Quebec Liberals to Toughen Anti-Scab Legislation?

In an article this weekend, the Montreal French-language daily, La Presse, reported that the provincial Liberal government is looking to amend the Quebec Labour Code in response to labour turmoil at the Journal de Montreal (another Quebec daily). In that dispute, the striking union argued that the Journal de Montreal’s management got around the anti-scab legislation by contracting out work to journalists working from home. The law, as it is currently written, does not prohibit this kind of technological circumvention as it generally only bars the use of employees from an employer’s establishments (with many nuances) while a strike is ongoing. According to La Presse, the Liberals are looking to change that in order to “restore” the balance of power in a labour dispute. Quebec is one of the only jurisdictions to have anti-scab legislation. Does strengthening it make sense?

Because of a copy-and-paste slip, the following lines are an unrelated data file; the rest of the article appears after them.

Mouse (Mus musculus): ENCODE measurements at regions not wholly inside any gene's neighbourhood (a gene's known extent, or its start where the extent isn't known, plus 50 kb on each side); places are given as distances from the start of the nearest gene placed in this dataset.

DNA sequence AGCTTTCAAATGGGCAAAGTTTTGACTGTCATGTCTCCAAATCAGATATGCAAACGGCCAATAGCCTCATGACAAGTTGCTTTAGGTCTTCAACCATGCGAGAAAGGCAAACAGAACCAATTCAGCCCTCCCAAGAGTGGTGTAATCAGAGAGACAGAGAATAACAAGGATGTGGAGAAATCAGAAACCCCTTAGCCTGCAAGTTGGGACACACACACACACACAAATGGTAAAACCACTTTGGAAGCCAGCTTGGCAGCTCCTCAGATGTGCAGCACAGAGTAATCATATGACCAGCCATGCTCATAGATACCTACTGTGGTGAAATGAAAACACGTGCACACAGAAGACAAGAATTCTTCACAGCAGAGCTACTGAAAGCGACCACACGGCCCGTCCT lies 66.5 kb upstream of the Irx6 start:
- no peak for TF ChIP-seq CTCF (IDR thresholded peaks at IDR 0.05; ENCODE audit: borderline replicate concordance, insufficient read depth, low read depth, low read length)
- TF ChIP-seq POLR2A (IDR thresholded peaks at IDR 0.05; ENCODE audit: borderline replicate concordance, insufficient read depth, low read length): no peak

1. Yes, strengthening it does make sense, for two reasons: it encourages good-faith bargaining, and it keeps the temperature of labour confrontations lower, encouraging settlement and reducing harmful externalities.

    In the days before it adopted anti-scab legislation, Quebec was plagued by violent strikes. Its comparative amount of violent disputes has fallen dramatically since then.